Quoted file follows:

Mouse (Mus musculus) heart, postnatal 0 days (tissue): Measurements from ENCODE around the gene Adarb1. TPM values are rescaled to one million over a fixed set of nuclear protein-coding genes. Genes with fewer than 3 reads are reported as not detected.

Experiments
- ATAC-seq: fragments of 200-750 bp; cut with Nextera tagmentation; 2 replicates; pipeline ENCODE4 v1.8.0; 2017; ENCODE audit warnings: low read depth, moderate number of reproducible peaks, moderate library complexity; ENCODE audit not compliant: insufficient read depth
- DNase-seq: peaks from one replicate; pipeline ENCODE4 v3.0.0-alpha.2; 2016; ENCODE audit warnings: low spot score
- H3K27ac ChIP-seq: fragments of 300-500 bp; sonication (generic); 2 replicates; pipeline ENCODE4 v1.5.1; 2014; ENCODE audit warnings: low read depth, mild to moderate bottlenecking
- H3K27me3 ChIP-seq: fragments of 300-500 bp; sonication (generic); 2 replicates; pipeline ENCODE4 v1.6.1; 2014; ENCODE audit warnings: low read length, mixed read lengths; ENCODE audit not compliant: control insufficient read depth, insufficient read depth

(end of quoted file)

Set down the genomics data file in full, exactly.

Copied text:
Mouse (Mus musculus) heart, postnatal 0 days (tissue): Measurements from ENCODE around the gene Adarb1. TPM values are rescaled to one million over a fixed set of nuclear protein-coding genes. Genes with fewer than 3 reads are reported as not detected.

Experiments
- ATAC-seq: fragments of 200-750 bp; cut with Nextera tagmentation; 2 replicates; pipeline ENCODE4 v1.8.0; 2017; ENCODE audit warnings: low read depth, moderate number of reproducible peaks, moderate library complexity; ENCODE audit not compliant: insufficient read depth
- DNase-seq: peaks from one replicate; pipeline ENCODE4 v3.0.0-alpha.2; 2016; ENCODE audit warnings: low spot score
- H3K27ac ChIP-seq: fragments of 300-500 bp; sonication (generic); 2 replicates; pipeline ENCODE4 v1.5.1; 2014; ENCODE audit warnings: low read depth, mild to moderate bottlenecking
- H3K27me3 ChIP-seq: fragments of 300-500 bp; sonication (generic); 2 replicates; pipeline ENCODE4 v1.6.1; 2014; ENCODE audit warnings: low read length, mixed read lengths; ENCODE audit not compliant: control insufficient read depth, insufficient read depth